Using a free cut as a promotion...

Discussion in 'Starting a Lawn Care Business' started by fiveoboy01, Jul 7, 2006.

  1. fiveoboy01

    fiveoboy01 LawnSite Silver Member
    Posts: 2,988

    Well it's been a few weeks now and we currently have 17 properties to mow.

    The most recent flyers I've passed out have a Get your 5th cut free with a one-year agreement. I am typing up a contract right now for a customer, she has two residential properties for me to mow and has agreed on the price.

    How do I protect myself from the "get the free cut and run" type? For residential contracts, I state that there is no obligation to contunue service, that either party may cancel with a 14-day written notice. For residential mowing and trimming, I believe that trying to lock someone into a contract is a turn-off. I'd rather have them WANT to continue service due to quality work, and if they are not satisfied, they should be free to cancel. Of course, I wouldn't do this for a commercial contract.

    So I'm thinking about a footnote that, if the customer cancels service before 1 year, they will be billed for the 5th cut which was only free with a 1-year agreement.

    Does this sound ok?

    Thanks.
     
  2. PMLAWN

    PMLAWN LawnSite Gold Member
    Posts: 3,535

    Sounds OK but I do not believe anybody that drops you will than pay it!

    Not trying to be funny , only truthful-- the best way to avoid this problem is to not give away work-
    You are giving a one year contract anyway so just advertise --" Discount with year long contract"--on a year long contract that pays you $2400 give back maybe 50 or 100.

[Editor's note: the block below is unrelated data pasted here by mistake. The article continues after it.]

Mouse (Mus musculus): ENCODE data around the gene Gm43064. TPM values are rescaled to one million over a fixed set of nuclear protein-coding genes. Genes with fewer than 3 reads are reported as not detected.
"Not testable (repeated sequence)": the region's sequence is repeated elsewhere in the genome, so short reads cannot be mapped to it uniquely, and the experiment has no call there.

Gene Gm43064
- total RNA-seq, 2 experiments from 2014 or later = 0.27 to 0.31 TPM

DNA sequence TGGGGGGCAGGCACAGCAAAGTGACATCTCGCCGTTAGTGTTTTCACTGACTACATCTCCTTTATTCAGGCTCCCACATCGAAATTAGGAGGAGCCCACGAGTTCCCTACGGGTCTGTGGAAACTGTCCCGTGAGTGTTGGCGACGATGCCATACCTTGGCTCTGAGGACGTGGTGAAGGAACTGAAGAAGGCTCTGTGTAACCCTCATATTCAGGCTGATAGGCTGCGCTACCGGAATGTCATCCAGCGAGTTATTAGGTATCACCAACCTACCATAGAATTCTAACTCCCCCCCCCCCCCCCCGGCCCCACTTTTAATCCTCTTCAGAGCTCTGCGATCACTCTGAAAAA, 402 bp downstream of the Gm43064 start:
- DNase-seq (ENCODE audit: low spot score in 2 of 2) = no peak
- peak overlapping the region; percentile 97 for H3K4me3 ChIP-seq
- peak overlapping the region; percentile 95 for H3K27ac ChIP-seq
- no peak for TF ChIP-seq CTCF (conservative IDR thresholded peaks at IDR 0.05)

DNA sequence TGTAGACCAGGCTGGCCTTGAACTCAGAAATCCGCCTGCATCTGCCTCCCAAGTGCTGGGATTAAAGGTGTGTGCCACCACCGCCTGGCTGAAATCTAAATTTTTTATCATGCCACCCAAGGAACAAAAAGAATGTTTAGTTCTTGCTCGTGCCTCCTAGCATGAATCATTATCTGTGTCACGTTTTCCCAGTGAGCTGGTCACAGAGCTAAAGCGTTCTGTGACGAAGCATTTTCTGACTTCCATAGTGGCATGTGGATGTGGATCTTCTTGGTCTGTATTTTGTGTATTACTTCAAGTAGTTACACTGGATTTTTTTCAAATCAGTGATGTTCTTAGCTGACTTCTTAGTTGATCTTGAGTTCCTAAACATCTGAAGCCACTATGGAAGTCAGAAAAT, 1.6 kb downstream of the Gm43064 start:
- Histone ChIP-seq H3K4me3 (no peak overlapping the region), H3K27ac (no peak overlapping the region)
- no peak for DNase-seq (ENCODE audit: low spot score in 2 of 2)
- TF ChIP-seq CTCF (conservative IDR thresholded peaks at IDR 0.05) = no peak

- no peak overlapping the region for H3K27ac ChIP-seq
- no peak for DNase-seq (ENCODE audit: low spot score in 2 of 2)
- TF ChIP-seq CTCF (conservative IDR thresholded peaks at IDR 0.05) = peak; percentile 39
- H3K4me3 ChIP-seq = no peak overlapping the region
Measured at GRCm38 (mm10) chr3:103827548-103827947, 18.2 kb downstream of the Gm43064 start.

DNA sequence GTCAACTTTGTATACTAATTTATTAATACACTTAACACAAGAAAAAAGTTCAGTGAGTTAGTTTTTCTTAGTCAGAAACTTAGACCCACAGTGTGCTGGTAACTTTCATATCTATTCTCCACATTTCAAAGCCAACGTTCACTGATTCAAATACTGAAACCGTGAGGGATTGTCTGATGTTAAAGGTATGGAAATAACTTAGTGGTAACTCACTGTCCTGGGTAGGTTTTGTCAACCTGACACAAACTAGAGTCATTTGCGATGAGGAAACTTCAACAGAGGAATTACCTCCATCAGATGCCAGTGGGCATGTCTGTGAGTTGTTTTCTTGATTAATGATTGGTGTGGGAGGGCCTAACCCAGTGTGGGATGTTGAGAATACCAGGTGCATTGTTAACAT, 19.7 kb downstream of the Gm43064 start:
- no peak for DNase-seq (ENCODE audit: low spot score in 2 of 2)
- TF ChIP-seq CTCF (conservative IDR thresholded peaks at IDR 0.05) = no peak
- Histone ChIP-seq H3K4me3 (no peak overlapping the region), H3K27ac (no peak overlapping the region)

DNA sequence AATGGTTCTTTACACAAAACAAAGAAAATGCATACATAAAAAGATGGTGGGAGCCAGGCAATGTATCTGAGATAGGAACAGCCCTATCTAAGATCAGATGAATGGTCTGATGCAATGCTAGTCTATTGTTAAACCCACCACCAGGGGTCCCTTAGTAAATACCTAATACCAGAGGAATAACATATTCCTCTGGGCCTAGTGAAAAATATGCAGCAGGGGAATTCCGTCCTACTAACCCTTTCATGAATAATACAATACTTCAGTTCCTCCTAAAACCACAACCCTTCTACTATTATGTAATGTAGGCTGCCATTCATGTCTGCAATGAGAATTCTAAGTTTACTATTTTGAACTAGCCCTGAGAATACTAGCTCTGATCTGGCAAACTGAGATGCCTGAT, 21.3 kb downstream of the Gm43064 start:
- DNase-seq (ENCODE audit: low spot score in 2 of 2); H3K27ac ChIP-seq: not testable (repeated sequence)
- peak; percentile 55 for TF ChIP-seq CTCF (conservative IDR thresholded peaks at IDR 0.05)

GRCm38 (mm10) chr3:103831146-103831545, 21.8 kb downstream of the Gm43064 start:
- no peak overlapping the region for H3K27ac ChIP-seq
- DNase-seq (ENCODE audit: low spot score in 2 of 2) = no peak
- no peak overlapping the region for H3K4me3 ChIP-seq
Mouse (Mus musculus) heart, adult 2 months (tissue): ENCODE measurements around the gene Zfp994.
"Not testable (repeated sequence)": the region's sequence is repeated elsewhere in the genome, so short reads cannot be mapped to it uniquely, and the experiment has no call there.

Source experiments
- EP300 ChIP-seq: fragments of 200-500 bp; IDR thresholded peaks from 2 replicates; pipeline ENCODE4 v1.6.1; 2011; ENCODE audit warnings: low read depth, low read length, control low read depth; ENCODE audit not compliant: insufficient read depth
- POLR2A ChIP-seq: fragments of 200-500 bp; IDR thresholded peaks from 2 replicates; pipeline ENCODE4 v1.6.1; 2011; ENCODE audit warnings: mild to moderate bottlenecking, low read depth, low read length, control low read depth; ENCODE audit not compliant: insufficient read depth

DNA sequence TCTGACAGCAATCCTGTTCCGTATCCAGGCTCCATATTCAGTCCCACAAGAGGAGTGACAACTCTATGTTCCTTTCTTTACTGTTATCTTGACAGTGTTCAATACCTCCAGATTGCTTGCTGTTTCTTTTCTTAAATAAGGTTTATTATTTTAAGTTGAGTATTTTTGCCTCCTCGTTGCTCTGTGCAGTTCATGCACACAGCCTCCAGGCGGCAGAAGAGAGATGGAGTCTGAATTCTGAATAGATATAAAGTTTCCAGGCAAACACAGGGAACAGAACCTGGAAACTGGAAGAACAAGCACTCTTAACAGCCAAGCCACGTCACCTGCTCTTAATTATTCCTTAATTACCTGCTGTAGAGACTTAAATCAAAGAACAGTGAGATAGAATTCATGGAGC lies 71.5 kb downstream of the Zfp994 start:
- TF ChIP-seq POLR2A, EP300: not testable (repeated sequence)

"Mr. Customer, to maintain your property for the full year would cost $2400 but with the discount I am offering you for going with the full year we can service your home for $2300 or 12 equal payments of only$192.00. I have an opening Tues. Sign here"
     
  3. Brendan Smith

    Brendan Smith LawnSite Bronze Member
    Posts: 1,195

    i agree with pm. use a small discount instead of a freebie
     
  4. SWD

    SWD LawnSite Senior Member
    Posts: 989

    Free work is a big no no!
    Discounting is a big no no!
    Take your estimate for the work desired, add thirty percent then, and only then negotiate downwards. This way, provided you are naive enough to actually offer a discount, you still remain in the black, not the red.
    Anything else and all you are attracting is low cost shoppers.
     
  5. dcondon

    dcondon LawnSite Silver Member
    Posts: 2,246

    PLUS, they are going to want more things free!!! No way:nono:
     
  6. HenryB

    HenryB LawnSite Bronze Member
    Posts: 1,829

    You'll attract the worst bloodsucking type customers. You don't want people like this in your life.
     
  7. grassmanak

    grassmanak LawnSite Senior Member
    Posts: 792

    yea, people always want more, greedy they are
     
  8. out4now

    out4now LawnSite Bronze Member
    from AZ
    Posts: 1,796

    I have to agree, don't give anything away for free its only an invitaion for PITA's.
    Persoanlly with all the headaches involved in the indusrty I wouldn't even offer a discount nowadays. Simply set your price, stand by it and those that complain, drop em.
     
  9. Cracker Station

    Cracker Station LawnSite Member
    Posts: 66

    Yea, What they said.
     
  10. Dunn's

    Dunn's LawnSite Bronze Member
    Posts: 1,534

    I have a little differnt advice then they are giving. ok when someone calls for an estimate go look take a picture tell them you or the boss will call them in a few hours then call them back tell them your price per cut wekkly every ten days bi- weekly your rate plus five dollars then tell them your original rate per cut if they sign a contract. it works try it.
     

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